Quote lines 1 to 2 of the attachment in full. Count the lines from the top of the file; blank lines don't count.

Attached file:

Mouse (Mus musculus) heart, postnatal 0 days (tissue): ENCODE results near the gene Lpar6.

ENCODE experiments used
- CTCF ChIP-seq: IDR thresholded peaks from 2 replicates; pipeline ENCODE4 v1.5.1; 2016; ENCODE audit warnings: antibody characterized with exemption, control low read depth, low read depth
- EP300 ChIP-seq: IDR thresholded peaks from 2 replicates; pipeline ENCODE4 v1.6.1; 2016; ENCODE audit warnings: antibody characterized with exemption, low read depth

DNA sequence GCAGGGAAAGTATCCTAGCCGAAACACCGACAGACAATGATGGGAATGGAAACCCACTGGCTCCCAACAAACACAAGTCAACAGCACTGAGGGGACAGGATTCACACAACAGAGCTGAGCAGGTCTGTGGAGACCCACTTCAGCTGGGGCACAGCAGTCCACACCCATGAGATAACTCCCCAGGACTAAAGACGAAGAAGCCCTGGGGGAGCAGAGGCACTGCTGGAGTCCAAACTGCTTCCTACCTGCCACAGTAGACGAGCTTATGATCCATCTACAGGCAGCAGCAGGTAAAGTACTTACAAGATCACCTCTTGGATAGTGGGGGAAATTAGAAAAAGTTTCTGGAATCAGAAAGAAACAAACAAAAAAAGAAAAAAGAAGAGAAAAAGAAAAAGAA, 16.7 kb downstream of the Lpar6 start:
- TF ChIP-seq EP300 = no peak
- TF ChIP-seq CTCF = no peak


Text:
Mouse (Mus musculus) heart, postnatal 0 days (tissue): ENCODE results near the gene Lpar6.

ENCODE experiments used